this man plunges himself into deep wretchedness, loses his
joy and peace in God, and all to accomplish nothing. He
but digs in the sand, sinking himself ever deeper, and effects
no good. Of this fact v^e daily have testimony in our own
experience and in that of others.

30. It may be necessary to add this, however: Let no


one conclude he will be utterly careless and rest upon God,
making no effort, no exertion, not even resorting to prayer.
Whoso adopts this course must soon fail and fall into anx-
iety. "We must ever strive. Many care-engendering things
befall us for the very purpose of driving us to prayer. Not
undesignedly does the apostle contrast the two injunctions,
"In nothing be anxious," and. In all things flee to God.
"Nothing" and "all" are contrasting terms. Paul thus
makes plain that many things transpire which tend to cre-
ate in us anxiety, but we must not let them make us over-
anxious ; we must commit ourselves to God and implore his
aid for our needs.

31. Now, let us examine Paul's words and learn how to
frame our prayers and what attitude to assume. He makes
a fourfold division of prayer: prayer, supplication, thanks-
giving and petition. By "prayer" we understand simply
formal v/ords or expressions — as, for instance, the Lord's
Prayer and the psalms — which sometimes express more than
our request. In "supplication" we strengthen prayer and
make it effective by a certain form of persuasion; for in-
stance, we may entreat one to grant a request for the sake
of a father, or of something dearly loved or highly prized.
We entreat God by his Son, his saints, his promises, his
name. Thus Solomon says (Ps 132, 1), "Jehovah, remem-
ber for David all his affliction." And Paul urges (Rom 12,
1), "I beseech you therefore, bj;ethren, by the mercies of
God"; and again (2 Cor 10, 1), "I . . . entreat you by
the meekness and gentleness of Christ." "Petitioning" is
stating what we have at heart, naming the desire we express
in prayer and supplication. In the Lord's Prayer are seven
petitions, beside prayer proper. Christ says (Mt 7, 7-8):
"Ask, and it shall be given you; seek, and ye shall find;
knock, and it shall be opened unto you: for every one that
asketh receiveth ; and he that seeketh findeth ; and to him
that knocketh it shall be opened." In "thanksgiving" we
recount blessings received and thus strengthen our con-
fidence and enable ourselves to wait trustingly for what we


32. Prayer is made vigorous by petitioning; urgent by
supplication; by thanksgiving, pleasing and acceptable.
Strength and acceptability combine to prevail and secure the
petition. This, we see, is the manner of prayer practiced by
the Church; and the holy fathers in the Old Testament al-
ways offered supplication and thanks in their prayers. The
Lord's Prayer opens with praise and thanksgiving and the
acknowledgment of God as a Father; it earnestly presses
toward him through filial love and a recognition of fatherly
tenderness. For supplication, this prayer is unequaled.
Hence it is the sublimest and the noblest prayer ever uttered.

33. These words of Paul beautifully spiritualize and ex-
plain the mystery of the golden censer whereof Moses has
written much in the Old Testament, detailing how the
priests should burn incense in the temple. We are all
priests, and our prayers are the censer. The first is the
golden vessel, which signifies the precious words of prayer;
such as the language of the Lord's Prayer, the psalms, and
like written prayers. Always in the Scriptures the words
are represented by the vessel; for words are a medium for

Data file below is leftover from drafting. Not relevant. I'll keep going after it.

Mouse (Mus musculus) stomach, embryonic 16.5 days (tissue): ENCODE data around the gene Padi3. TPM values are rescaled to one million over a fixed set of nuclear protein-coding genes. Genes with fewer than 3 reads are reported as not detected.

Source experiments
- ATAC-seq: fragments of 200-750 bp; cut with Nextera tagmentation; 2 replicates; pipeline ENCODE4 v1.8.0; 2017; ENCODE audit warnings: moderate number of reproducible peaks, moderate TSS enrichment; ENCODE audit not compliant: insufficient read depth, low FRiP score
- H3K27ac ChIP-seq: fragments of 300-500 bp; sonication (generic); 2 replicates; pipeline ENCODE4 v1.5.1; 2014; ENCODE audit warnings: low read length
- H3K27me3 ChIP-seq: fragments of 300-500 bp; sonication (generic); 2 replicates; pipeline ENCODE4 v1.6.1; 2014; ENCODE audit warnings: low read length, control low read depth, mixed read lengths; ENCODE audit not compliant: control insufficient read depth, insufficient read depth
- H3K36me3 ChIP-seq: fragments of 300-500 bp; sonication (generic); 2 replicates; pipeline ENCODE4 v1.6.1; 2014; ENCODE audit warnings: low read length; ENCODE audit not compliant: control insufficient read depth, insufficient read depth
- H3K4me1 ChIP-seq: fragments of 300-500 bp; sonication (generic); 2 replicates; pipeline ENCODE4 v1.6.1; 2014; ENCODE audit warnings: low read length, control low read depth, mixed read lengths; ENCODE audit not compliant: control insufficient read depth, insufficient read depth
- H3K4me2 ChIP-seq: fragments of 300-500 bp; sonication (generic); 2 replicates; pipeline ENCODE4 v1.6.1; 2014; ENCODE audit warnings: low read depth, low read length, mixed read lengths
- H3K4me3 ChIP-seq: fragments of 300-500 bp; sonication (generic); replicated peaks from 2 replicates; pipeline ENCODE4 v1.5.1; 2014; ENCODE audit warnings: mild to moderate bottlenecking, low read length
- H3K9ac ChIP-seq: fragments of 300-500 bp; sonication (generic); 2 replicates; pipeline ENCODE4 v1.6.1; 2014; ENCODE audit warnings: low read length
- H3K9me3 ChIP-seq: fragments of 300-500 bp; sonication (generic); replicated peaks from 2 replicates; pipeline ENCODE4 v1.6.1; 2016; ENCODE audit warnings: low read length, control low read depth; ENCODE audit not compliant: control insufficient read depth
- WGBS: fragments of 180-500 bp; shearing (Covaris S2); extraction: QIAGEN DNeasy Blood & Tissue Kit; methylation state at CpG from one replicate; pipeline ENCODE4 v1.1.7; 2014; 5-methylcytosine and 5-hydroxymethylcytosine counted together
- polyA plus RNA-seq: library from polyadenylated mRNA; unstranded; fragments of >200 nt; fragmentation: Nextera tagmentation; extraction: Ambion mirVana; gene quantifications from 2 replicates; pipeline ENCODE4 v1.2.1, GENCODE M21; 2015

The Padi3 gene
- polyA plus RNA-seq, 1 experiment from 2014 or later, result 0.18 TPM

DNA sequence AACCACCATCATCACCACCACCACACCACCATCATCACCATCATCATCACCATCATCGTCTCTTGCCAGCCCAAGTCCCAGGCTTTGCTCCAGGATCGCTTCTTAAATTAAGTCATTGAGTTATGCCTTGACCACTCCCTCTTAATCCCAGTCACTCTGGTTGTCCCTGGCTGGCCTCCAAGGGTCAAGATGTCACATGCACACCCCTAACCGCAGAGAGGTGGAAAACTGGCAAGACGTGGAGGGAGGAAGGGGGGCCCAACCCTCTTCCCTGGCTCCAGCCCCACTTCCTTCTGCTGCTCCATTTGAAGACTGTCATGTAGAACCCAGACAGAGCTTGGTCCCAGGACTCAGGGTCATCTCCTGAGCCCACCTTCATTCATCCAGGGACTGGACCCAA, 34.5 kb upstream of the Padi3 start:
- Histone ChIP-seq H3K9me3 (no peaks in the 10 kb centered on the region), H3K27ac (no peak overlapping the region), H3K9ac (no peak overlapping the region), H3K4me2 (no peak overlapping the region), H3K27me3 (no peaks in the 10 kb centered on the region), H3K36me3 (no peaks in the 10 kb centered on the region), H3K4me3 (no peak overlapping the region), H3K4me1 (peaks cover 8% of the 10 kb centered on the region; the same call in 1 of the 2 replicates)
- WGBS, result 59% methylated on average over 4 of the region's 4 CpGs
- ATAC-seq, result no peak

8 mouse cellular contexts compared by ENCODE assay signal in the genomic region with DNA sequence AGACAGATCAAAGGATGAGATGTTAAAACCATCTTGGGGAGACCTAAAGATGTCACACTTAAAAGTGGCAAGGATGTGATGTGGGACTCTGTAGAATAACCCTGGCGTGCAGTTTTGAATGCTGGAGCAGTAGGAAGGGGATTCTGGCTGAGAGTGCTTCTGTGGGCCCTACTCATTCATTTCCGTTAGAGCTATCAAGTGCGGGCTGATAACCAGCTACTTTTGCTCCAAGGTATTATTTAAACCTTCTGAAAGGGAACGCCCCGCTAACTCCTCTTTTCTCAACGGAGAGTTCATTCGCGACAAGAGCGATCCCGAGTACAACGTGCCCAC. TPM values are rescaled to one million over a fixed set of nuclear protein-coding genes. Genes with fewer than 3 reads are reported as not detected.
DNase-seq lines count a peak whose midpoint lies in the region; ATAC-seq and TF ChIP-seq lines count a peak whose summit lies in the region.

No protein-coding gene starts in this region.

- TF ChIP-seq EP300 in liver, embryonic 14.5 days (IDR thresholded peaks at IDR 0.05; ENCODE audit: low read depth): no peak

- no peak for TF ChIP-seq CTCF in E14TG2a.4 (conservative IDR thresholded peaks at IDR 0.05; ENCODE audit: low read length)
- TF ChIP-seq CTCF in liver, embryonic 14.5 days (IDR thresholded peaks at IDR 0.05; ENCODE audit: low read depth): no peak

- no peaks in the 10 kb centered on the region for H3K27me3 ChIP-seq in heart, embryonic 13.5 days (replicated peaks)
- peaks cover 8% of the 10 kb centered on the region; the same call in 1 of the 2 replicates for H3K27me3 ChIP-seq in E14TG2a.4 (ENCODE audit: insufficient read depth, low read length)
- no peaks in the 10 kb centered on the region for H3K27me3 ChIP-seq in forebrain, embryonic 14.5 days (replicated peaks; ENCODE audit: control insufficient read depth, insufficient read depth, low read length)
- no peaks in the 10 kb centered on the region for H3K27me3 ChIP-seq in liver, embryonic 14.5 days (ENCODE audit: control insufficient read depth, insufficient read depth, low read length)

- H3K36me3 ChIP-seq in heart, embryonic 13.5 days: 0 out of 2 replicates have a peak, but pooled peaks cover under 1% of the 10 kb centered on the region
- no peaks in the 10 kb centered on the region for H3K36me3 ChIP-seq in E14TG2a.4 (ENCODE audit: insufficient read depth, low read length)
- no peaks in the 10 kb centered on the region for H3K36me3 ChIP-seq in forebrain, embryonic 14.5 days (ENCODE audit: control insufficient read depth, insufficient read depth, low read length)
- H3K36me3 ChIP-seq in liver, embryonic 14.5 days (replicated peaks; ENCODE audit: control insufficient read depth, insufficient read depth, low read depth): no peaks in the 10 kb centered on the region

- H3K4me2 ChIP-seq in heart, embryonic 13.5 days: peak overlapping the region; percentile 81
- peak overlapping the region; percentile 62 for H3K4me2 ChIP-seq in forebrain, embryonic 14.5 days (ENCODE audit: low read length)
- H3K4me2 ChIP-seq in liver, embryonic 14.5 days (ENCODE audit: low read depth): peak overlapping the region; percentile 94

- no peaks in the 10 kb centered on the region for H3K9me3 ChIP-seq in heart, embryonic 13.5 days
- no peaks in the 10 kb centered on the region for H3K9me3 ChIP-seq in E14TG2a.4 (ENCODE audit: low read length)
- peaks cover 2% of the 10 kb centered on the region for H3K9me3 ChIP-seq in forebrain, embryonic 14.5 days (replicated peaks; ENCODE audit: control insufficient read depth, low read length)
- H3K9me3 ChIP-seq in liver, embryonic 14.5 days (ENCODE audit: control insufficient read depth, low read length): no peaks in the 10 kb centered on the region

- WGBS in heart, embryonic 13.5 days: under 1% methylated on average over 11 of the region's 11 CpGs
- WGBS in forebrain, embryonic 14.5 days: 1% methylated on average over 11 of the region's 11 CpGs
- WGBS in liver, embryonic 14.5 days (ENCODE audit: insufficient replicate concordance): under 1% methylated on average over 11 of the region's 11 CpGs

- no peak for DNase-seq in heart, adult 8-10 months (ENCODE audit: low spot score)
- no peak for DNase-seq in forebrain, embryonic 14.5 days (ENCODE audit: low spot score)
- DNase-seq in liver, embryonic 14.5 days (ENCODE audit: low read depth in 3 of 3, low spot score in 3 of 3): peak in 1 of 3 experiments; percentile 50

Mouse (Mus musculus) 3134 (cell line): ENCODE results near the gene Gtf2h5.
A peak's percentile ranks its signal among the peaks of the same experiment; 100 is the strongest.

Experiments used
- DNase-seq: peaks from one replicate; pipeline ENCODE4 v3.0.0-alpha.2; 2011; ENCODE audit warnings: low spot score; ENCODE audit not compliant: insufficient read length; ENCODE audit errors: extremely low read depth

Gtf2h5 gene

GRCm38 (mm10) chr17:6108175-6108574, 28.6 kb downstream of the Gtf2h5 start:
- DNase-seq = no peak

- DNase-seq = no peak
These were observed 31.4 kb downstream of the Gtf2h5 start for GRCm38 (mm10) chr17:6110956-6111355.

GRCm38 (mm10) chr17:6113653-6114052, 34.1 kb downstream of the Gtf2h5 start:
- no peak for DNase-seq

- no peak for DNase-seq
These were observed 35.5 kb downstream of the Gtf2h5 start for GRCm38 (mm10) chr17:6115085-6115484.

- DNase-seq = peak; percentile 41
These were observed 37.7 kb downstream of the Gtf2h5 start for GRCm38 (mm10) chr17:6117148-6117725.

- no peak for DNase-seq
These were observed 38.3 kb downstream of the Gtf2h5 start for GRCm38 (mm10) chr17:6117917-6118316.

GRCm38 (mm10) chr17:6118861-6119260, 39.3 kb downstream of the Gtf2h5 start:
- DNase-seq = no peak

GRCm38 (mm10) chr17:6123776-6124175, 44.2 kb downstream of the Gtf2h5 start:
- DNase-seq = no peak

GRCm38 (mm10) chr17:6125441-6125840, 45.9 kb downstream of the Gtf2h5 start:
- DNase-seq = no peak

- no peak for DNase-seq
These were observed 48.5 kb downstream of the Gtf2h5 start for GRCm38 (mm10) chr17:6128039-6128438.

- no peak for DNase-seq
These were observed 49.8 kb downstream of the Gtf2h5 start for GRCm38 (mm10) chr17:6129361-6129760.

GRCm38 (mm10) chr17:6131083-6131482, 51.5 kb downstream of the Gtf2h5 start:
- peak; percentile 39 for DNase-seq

containing and conveying thought, just as the vessel serves
to contain wine, water, coals or anything else. Similarly,
the golden cup of Babylon mentioned in Revelation 17, 4
typifies human doctrine; and the sacramental cup, contain-
ing Christ's blood, is the Gospel.

34. The live coals in the censer stand for thanksgiving,
for enumerated benefits in prayer. That coals signify bene-
fits Paul implies where, quoting Solomon's injunction in
Proverbs 25, 21-22, which the apostle cites (Rom 12, 20) :
"If thine enemy hunger, feed him; if he thirst, give him to
drink ; for in so doing thou shalt heap coals of fire upon his
head." Burning coals of fire, the benefits are, and powerful
to take captive and enkindle the heart. The Law forbad to
take coals from any place but the altar; accordingly, we
must not in prayer urge our own works and merits, as did
the Pharisee in the Gospel (Lk 18, 11-12), but acknowledge
the benefits in Christ. He is the altar upon whom we are
offered. By this benefit we render thanks and pray. Paul


says (Col 3, 17), "Do all in the name of the Lord Jesus,
giving thanks to God the Father through him." God can-
not permit us to regard anything but our altar Christ. Thus
he teaches, where it is recorded (Lev 10) that Nadab and
Abihu, sons of Aaron, v^ere devoured by fire before the altar
because they took coals for the censer from elsewhere than
that place of sacred offering.

35. The petition whereby prayer is made complete is
typified by the smoke ascending at the laying of the thyme
— the incense — upon the coals. Paul's exhortation, "Let
your requests be made known unto God," recognizes and
explains the symbol of the smoke rising from the censer.
His meaning is: "If you would offer a sweet savor of in-
cense to God, express your petition in supplication and
thanksgiving. This is the precious, sv/eet incense rec-
ognized by God, ascending as straight before him as a taper
and a rod." Such prayer penetrates heaven. Grateful rec-
ognition of God's benefits induces us to pray voluntarily
and fervently, naturally and with delight; just as the coals
of fire make strong the volume of smoke. If there be not
first the coals to generate heat, if there be not gratitude for
benefits to enkindle fervor, prayer will be sluggish; it will
be cold and dull.

Online LibraryMartin LutherThe precious and sacred writings of Martin Luther ... based on the Kaiser chronological edition, with references to the Erlangen and Walch editions; (Volume 7) → online text (page 9 of 29)